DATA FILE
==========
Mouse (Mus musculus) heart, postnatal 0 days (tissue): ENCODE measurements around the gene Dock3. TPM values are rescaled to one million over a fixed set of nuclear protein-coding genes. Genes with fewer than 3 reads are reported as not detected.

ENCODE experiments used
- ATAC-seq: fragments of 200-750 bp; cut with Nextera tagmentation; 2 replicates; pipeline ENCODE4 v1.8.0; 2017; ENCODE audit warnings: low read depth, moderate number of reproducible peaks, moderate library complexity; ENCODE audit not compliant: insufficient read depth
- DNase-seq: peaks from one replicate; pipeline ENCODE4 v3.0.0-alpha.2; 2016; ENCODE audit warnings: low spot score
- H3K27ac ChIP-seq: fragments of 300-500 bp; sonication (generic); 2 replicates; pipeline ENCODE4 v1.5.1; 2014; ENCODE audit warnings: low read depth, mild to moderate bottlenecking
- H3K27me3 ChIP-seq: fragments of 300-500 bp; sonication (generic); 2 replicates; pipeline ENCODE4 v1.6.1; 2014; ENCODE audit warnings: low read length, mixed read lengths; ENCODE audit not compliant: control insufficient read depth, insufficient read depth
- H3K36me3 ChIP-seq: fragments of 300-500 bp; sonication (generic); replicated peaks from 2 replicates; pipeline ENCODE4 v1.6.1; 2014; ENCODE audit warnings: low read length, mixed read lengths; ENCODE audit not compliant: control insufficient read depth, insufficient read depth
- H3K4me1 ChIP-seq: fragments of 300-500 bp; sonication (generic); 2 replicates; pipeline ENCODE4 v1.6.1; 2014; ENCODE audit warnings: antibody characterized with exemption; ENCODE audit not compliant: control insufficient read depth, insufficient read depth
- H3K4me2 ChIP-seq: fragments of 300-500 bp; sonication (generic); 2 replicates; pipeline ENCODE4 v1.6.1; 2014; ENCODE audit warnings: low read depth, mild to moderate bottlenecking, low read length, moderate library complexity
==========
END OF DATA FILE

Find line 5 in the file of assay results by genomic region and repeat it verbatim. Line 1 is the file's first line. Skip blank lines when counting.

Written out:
- H3K27ac ChIP-seq: fragments of 300-500 bp; sonication (generic); 2 replicates; pipeline ENCODE4 v1.5.1; 2014; ENCODE audit warnings: low read depth, mild to moderate bottlenecking